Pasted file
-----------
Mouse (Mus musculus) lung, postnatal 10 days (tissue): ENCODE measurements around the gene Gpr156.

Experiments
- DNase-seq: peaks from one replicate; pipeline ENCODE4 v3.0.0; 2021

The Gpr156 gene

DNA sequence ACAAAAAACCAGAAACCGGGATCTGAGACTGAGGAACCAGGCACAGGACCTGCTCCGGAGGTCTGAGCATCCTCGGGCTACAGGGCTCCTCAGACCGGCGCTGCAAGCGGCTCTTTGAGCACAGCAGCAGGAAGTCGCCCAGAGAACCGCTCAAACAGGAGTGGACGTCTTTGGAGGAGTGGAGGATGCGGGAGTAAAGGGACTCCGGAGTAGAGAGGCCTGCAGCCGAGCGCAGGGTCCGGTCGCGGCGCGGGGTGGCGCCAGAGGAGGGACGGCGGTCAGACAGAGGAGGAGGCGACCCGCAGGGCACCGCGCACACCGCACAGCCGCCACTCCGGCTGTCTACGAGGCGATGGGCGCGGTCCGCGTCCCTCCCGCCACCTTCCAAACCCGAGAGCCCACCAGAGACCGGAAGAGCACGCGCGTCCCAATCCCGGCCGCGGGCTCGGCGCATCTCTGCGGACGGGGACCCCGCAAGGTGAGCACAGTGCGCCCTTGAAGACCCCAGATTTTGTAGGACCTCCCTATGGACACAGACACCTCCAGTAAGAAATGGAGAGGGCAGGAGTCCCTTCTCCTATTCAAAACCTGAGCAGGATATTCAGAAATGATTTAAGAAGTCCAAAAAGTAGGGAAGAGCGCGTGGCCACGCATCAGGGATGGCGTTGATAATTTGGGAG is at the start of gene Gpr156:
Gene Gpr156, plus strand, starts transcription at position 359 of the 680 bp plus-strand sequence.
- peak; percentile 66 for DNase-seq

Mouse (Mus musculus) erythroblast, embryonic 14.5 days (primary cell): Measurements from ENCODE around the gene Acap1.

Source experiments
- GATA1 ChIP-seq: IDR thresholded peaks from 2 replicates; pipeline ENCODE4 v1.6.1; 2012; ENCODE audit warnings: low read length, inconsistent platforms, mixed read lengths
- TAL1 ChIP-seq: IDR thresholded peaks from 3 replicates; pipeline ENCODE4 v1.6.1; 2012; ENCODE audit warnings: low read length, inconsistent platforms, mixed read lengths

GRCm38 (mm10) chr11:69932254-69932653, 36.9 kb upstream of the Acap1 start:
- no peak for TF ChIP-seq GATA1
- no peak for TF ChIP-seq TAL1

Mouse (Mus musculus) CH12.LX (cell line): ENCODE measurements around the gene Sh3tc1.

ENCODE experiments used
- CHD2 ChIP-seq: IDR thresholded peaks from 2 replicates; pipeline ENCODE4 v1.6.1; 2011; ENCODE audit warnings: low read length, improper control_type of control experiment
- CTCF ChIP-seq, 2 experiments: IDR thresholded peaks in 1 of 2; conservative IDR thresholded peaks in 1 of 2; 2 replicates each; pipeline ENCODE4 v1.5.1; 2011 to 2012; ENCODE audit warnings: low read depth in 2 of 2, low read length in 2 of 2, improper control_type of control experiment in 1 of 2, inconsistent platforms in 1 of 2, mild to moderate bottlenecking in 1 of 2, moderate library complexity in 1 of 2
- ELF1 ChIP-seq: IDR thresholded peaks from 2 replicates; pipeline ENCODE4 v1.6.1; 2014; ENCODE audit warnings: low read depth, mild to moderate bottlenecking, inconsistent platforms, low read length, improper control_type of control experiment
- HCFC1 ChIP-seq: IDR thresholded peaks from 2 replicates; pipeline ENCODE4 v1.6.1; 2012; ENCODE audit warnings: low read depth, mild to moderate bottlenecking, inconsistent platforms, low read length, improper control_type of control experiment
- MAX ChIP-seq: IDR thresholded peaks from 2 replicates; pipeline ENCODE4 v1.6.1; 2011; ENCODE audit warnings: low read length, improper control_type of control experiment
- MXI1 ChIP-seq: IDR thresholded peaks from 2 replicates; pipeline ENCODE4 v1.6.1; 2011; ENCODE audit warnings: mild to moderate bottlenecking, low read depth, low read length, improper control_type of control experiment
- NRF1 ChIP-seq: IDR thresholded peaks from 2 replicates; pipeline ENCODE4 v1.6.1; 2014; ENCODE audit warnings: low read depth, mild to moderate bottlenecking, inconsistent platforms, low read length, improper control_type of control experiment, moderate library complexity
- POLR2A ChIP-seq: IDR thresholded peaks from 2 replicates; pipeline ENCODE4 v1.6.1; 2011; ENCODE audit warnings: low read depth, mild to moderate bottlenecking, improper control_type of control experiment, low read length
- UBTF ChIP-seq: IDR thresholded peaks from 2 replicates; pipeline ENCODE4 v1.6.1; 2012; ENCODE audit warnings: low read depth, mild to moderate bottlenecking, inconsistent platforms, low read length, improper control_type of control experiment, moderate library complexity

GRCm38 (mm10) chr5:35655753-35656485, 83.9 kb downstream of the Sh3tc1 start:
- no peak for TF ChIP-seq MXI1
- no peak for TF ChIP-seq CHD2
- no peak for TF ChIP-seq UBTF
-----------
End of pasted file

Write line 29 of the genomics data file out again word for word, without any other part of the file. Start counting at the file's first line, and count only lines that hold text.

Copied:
- no peak for TF ChIP-seq UBTF